What is bordering me a little bit is that the support of your touristic track in that little island doesn’t support much local people except the beer in the bar en the grocery shop. Even water has to be free!!
    It’s a pity.
    Little bit like the hippies…
    But you write nice

  2. Thanks for this great write up Michael. I’m lucky enough to live in Gran Canaria and enjoy the great hiking here. I’ve been getting more into camping and have a lightweight tarp. My question is how easy is to get a stake into the ground in most of the places you camped. Mostly I would just cowboy camp under the stars on my mat with a sleeping bag. But can you get a shelter up easily enough in the volcanic ground on the island at the likeliest stopping points each night.

    • Hi Steve, good question. I remember the soil to be hard but not impenetrable for tent stakes. But to be honest we had no wind most of the time so we didn’t really need to put the stakes too deep in the soil. There are plenty or rocks everywhere so if you can’t put the stakes in, you can always use the rocks instead of stakes. Just bring a few meters long string that you can use to tide a rock to the tent corners if needed. All the best from New Zealand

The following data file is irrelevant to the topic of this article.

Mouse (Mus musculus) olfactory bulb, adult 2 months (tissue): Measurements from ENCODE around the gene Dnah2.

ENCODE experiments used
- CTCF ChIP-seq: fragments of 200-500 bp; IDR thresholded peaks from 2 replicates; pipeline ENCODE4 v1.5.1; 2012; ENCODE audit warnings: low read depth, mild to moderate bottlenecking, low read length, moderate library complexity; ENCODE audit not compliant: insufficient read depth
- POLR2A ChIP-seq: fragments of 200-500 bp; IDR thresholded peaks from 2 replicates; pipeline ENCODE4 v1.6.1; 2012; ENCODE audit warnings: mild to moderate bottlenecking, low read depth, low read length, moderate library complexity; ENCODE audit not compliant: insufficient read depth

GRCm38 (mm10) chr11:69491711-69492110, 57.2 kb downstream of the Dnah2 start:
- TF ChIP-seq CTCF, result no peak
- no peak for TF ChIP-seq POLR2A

3. Hi Michal,

    I noticed that the route you described for the 6th day is entirely different from the route that is described for the 6th day in the Cicerone guide (of 2011), which goes through Las Nuevitas from Hermigua to La Poyata, La Carbonera, Degollada de la Cumbre, Aguajilva, Lomo Fragoso, Barranco de la Villa, San Antonio, El Langrero.